Notable Revelations from Japan's Cellcos
Notable Revelations from Japan's Cellcos

Notable Revelations from Japan's Cellcos

Notable Revelations from Japan's Cellcos

Japan’s Big Three cellcos, NTT DoCoMo, KDDI, and Vodafone, released their Oct-Dec 2004 quarterly financials in the past fortnight, and there’s a lot of information to be digested. If the endless listings of multi-billion-yen profits bore you, then it might be interesting to take a look at some of the new technologies, service models, and data tariffs that were announced along with the financial results.

Carrier ARPUs
DoCoMo’s figures were for the 9 months (1 March – 31 December) of the fiscal year (Mar 2004-Mar 2005) to date, and revenues and earnings were weak. The company reported total operating revenues of 3,643.1 bn yen, 4.8 percent below last year’s 3,828.3 bn yen, and net earnings (before taxes and other non-operating costs) of 1,304.0 bn yen, a drop of 6.7 percent YoY (year-on-year).

KDDI, on the other hand, has seen growing revenues. The company said it gained 2,846.1 bn yen in operating revenue, 4.3 percent above last year’s 31 December figure, and net earnings of 522.2 bn yen (consolidated for both the au and Tu-Ka operating units). The company also booked an extraordinary gain of 27.7 bn yen through the sale of its PHS carrier, DDI Pocket. Operating revenue at the au CDMA 2000 3G unit jumped by 15.5 percent and operating income was up by 12.9 percent, YoY.

Vodafone reported a consolidated operating revenue for the 9-month period ending 31 December 2004 of 1,102.8 bn yen, a painful 14.4 percent decline YoY, due mainly to the exclusion (i.e. sale) of the fixed-line telecommunication business in 2H2003. Accordingly, total revenue for the mobile business declined by 3.4 percent YoY. Perhaps somewhat optimistically, Vodafone said that the full-year forecast for fiscal 2004 (ending in March 2005) remained unchanged. Time will tell.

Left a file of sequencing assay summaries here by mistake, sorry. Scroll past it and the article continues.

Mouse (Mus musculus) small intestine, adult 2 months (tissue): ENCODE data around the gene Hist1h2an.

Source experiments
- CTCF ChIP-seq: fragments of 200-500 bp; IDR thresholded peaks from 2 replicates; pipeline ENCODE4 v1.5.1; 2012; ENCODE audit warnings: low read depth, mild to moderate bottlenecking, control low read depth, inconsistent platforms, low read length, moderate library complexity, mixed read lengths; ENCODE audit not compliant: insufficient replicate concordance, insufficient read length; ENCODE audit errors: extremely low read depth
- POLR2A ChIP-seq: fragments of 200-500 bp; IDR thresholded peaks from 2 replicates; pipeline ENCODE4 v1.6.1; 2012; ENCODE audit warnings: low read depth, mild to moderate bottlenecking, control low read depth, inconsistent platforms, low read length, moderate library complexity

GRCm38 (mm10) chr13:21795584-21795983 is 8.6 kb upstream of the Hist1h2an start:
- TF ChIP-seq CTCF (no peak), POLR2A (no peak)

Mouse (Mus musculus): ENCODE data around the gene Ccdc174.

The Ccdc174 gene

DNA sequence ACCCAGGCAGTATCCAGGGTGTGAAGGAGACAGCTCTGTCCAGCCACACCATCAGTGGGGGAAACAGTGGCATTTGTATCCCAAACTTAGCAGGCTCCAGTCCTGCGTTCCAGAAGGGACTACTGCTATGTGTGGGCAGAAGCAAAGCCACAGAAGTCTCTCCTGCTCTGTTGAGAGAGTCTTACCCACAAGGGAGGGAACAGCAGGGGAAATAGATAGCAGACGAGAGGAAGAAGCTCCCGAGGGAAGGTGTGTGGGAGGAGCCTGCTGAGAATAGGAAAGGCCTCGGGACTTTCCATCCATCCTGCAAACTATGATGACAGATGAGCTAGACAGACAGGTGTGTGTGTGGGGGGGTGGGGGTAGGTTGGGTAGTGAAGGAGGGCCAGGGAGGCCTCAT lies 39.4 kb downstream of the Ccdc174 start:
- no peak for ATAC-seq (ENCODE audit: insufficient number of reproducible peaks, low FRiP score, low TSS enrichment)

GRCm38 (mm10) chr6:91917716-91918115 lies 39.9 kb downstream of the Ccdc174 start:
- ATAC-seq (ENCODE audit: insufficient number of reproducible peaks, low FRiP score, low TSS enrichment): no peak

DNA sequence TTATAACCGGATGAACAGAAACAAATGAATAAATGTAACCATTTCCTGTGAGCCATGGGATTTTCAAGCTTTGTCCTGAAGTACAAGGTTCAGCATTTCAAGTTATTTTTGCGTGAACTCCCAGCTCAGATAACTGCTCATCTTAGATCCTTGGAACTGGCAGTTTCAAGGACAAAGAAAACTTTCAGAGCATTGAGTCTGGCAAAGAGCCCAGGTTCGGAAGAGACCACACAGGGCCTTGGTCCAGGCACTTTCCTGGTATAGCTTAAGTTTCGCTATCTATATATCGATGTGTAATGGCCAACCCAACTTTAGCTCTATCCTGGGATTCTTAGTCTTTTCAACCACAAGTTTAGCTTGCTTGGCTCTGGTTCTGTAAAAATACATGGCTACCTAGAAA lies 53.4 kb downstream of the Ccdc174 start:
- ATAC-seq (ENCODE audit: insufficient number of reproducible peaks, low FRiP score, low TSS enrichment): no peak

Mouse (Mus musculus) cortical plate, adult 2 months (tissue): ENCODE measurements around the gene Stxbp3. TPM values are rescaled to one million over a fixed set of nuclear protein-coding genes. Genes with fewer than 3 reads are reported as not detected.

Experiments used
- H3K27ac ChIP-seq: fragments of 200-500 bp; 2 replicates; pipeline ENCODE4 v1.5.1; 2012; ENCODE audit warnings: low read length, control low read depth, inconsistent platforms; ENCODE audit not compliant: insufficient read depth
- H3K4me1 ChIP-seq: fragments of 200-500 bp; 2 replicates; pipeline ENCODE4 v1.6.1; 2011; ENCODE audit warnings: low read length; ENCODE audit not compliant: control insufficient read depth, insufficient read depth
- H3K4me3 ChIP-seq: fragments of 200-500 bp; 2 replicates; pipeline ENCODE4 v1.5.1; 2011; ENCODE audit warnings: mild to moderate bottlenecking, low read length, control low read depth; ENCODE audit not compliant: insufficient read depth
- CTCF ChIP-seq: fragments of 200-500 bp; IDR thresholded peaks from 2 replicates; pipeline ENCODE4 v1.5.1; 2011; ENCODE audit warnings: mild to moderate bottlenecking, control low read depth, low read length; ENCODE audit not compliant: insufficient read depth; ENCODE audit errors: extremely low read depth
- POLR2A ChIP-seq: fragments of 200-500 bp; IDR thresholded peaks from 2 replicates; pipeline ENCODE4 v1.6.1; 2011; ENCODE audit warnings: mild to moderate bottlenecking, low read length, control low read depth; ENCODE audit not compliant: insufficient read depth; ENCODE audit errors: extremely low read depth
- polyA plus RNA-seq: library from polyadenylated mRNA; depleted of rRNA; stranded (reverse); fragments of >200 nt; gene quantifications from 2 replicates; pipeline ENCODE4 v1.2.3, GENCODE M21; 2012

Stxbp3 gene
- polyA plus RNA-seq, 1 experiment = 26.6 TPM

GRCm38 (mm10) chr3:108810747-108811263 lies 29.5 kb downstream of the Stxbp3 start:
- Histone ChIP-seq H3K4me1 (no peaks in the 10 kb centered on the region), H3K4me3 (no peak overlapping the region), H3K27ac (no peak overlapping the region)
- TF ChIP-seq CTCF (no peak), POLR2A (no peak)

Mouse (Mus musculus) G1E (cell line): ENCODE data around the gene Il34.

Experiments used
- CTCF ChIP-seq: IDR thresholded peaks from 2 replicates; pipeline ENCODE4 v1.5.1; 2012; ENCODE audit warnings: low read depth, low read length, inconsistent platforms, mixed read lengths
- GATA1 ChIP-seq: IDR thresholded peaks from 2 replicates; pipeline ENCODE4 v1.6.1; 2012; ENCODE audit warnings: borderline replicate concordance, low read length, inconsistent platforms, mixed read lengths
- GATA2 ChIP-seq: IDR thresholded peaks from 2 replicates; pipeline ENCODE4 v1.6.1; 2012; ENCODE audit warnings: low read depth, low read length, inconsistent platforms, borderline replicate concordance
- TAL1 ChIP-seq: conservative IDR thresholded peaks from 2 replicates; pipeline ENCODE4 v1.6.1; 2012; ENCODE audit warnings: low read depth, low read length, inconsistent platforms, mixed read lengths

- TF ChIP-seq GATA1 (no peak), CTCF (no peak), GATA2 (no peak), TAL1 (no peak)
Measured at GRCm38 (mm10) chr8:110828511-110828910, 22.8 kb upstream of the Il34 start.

We’ve posted links to, or extracts from, some of the material, here, here and here.

Notable Revelations
Here, in no particular order, is a brief review of what WWJ thinks are the most notable revelations.


  • FOMA ARPU was 10,360 yen (6,960 voice, 3,400 data — of which 3,310 was due to i-mode). Combined 2G and 3G ARPU was 7,170 yen (5,350 voice, 1,820 data).
  • Now has some 2 mn users on its “Pake Hodai” flat-rate data tariff; subscribers opting for Plan 67 (or more expensive data plans) are growing. In December, about one-third of all new FOMA subscribers choose the flat-rate tariff.
  • The latest 901i-series FOMA handsets feature 3D sound & graphics; expanded mail, Java, image, audio and video files sizes; and upgraded Flash functions. The 901iS-series, due in mid-2005, will feature FeliCa e-wallet functions and the upcoming 701i-series will be sourced from non-Japanese makers, hopefully leading to lower procurement — and hence retail — prices. (Maybe including Samsung? NOT! — Ed.) WWJ’s video report from the 901i launch event will be online this week or next.
  • The churn rate is trending down and reached a record low of 0.95 percent. WWJ thinks this is due to most 2G users upgrading to FOMA (and not KDDI WIN) so as to keep their number and email address and avoid the hassle of transferring phone book and other user data to a competitor’s handset.
  • Videotelephony usage remains flat at 11 MOU (minutes of use) per user per month, despite strong FOMA handset sales. Nonetheless, audio-visual data usage remains strong. They are cutting retail subsidization (as Vodafone have been doing).
  • Some 1.3 mn DoCoMo handsets are FeliCa enabled and there were about 13,000 shops accepting FeliCa payment as of 31 December. DoCoMo is underwriting the cost of the reader terminals for retail shops.
  • The carrier launched a new type of i-mode content service (push-type) called Tokudane News Bin on 12 October. The company is also now allowing per-event billing on i-mode, which has been solely based on monthly subscription billing (except for 3G Chaku Uta tones) until now. The fee is 105 yen per view and can be combined with lower monthly billing as well.
  • Overall, the FOMA business appears to be growing strongly but the moves to source foreign handsets, reduce subsidies, reduce unnecessary accessories supplied with handsets, allow greater content provider billing flexibility and install lower-cost “micro” base stations all hint at the tremendous cost of running FOMA.